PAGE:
By Fred Koenig
Saint Luke’s United Methodist Church in St. Louis has a long history of doing acts of mercy to help the less fortunate. Often, this was collecting donations of things like books and coats that were then distributed by others, providing a service but leaving a gap between the church and those who they were helping. That gap is being closed.
Several years ago the church went to their local school, nearby Fordor Elementary School, and asked what they could do to be of the most help. The principal said he was worried about children dependent on school lunches not having enough to eat in the summer. The church started working with a school district via a government-funded program to provide free lunches in the park during the summer.
The program was not very popular, because the food had to be eaten there in the park. They found when they prepared sack lunches that could be taken home it was more in line with what people wanted. Now the church has a streamlined system that delivers several thousand meals a summer.
When the church first considered the initiative not everyone was on board
“Almost immediately some of our people were quite reluctant,” Pastor Ann Mowery said, noting that they weren’t sure what it would be like to interact with people in poverty. In a short time some of the most reluctant people soon became champions of the program.
Today sign-up forms are distributed through three elementary schools and one middle school. Packing nights involve about 36 people. There are a total of 108 volunteers currently running the program. An assembly line lunch-packing ministry prepares non-perishable food to be distributed, and can pack 1,000 meals in an hour (2.3 seconds per meal). A program that started out serving 17 children now serves 180 five days a week for 10 weeks in the summer. Last year 8,377 meals were distributed.
Three teams load meals, which are taken to three different stops for a total of nine delivery points. Meals for students with food allergies are color-coded. The delivery team has a sheet with locations, the names of the students and the number of meals to be distributed to each person who is signed-up. They are also given a map with directions to the distribution locations and even pictures of the locations. Delivery drivers are encouraged to stick to schedules so the recipients know when to show up for the deliveries each day.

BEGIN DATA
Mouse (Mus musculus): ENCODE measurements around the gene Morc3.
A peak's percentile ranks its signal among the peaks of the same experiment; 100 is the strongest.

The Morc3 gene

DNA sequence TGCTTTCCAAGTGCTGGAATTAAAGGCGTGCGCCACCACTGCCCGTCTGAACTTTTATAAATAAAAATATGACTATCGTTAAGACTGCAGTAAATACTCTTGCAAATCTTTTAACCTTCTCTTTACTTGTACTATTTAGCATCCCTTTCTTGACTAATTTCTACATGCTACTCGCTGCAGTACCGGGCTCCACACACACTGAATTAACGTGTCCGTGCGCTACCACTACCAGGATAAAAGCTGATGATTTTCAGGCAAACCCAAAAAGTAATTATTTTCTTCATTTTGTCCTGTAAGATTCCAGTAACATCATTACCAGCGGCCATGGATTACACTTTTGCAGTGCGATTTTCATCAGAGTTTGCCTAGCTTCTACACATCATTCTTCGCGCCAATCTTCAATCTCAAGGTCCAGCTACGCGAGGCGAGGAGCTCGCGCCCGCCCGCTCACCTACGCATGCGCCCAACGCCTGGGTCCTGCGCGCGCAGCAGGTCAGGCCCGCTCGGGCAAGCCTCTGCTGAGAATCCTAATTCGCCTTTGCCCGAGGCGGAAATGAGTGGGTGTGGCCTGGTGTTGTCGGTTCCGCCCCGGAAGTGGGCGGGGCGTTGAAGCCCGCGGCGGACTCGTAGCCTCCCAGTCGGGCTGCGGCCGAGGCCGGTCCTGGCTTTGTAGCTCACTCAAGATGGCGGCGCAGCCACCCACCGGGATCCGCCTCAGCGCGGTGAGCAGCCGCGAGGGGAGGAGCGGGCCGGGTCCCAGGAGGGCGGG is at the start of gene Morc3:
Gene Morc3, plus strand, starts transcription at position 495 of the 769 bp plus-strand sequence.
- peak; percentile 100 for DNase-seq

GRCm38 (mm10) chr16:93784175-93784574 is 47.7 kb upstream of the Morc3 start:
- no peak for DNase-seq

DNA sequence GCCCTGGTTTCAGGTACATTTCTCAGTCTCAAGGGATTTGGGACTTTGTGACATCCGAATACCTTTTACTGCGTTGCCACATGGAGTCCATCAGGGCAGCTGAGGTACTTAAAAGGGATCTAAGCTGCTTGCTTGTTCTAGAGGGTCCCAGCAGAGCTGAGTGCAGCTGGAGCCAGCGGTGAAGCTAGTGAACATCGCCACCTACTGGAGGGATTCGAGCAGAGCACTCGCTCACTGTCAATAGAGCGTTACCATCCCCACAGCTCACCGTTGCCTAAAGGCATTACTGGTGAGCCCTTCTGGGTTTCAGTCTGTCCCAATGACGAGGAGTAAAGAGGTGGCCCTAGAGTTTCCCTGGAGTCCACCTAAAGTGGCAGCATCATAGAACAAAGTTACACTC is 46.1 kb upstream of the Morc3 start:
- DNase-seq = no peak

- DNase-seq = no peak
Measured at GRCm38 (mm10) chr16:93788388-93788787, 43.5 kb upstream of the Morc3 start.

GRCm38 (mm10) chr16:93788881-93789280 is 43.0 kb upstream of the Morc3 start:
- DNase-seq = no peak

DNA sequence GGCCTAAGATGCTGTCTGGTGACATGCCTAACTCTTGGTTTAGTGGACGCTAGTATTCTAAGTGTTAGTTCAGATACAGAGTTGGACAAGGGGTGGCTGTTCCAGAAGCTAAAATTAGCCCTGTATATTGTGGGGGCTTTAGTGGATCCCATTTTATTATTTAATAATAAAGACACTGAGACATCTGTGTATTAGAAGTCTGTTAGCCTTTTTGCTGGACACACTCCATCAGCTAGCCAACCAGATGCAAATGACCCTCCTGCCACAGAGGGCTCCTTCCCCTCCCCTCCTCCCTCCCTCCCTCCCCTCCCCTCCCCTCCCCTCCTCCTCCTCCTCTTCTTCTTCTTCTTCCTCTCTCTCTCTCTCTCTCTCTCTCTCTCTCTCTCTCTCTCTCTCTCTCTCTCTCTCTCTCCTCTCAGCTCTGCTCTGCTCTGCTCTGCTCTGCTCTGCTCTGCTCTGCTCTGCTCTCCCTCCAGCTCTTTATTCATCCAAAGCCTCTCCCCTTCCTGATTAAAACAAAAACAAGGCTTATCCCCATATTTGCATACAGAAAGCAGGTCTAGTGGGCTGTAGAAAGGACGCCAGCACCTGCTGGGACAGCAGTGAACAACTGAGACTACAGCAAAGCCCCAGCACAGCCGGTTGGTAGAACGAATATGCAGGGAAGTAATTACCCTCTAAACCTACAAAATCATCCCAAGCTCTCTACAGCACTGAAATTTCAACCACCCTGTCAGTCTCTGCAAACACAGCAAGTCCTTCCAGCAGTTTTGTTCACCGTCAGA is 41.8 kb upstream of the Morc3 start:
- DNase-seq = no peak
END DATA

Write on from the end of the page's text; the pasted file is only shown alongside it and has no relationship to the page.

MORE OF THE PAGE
“Because we have so many different volunteers doing different things we try to have things ready for a new volunteer taking on a role at anytime,” Mowery said.
The number of meals at each distribution point can fluctuate. Sometimes children report to the volunteers that cousins have moved in with them for the summer. The volunteers give them a new form to fill out, and the cousins get added to the list.
Many of the volunteers are members at St. Luke’s. Some are from Concord Trinity UMC, but there are also volunteers from several other community churches, many of which are Catholic.
Saint Luke’s is also engaged with the school in other ways, like bringing refreshments to the staff a few times a year, hosting a back-to-school picnic and donating school supplies.
There are 17 languages spoken at the local elementary school. The school told the church that many of the students who have moved to the area from other countries don’t have any English language books at home. Now the church takes out boxes of books to offer the students when they are distributing meals.
Don Mowery recalled that once during a Summer Café meal, a parent told him that she would never let her children go hungry, but because of the lunch program, she was able to save enough on groceries to send one child to Boy Scout camp and let the other take swim lessons.
“I told her that’s great,” Don said. “Some people are having to make hard choices about things that other people don’t even give much thought to.”
Last year a few children who were receiving meals through the program joined the children of the church for summer camp. This year they were back at the camp again and brought a friend. The church had three confirmations and 10 professions of faith last year, all of which stemmed from new relationships formed in the community.